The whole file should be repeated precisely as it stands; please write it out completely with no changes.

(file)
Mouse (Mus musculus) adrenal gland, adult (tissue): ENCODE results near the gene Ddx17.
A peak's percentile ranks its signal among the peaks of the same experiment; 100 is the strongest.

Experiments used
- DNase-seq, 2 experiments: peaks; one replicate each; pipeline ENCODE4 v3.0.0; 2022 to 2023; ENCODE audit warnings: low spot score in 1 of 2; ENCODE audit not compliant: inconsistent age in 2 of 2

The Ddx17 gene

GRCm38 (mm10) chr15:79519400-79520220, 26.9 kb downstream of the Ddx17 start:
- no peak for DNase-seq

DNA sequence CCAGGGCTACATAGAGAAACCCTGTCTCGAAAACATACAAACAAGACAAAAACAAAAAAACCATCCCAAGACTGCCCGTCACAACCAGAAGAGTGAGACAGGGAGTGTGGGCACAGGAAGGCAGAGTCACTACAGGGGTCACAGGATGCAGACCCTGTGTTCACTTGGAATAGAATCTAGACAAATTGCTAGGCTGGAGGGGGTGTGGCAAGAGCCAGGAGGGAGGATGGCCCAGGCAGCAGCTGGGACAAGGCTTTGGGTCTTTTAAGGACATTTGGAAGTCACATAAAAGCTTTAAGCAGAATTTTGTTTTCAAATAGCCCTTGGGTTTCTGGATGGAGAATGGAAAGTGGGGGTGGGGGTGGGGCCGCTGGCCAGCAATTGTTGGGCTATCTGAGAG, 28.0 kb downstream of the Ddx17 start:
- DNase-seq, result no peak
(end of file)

Mouse (Mus musculus) adrenal gland, adult (tissue): ENCODE results near the gene Ddx17.
A peak's percentile ranks its signal among the peaks of the same experiment; 100 is the strongest.

Experiments used
- DNase-seq, 2 experiments: peaks; one replicate each; pipeline ENCODE4 v3.0.0; 2022 to 2023; ENCODE audit warnings: low spot score in 1 of 2; ENCODE audit not compliant: inconsistent age in 2 of 2

The Ddx17 gene

GRCm38 (mm10) chr15:79519400-79520220, 26.9 kb downstream of the Ddx17 start:
- no peak for DNase-seq

DNA sequence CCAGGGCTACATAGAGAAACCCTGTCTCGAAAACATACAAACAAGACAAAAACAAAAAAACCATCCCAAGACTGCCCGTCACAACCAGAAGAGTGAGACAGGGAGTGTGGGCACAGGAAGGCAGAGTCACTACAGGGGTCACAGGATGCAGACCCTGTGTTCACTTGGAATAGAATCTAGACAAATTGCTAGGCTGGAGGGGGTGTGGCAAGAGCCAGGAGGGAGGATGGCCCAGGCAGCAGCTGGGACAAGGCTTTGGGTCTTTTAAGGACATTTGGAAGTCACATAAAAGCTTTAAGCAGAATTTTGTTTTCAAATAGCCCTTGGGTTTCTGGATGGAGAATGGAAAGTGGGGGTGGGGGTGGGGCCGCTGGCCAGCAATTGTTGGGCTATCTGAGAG, 28.0 kb downstream of the Ddx17 start:
- DNase-seq, result no peak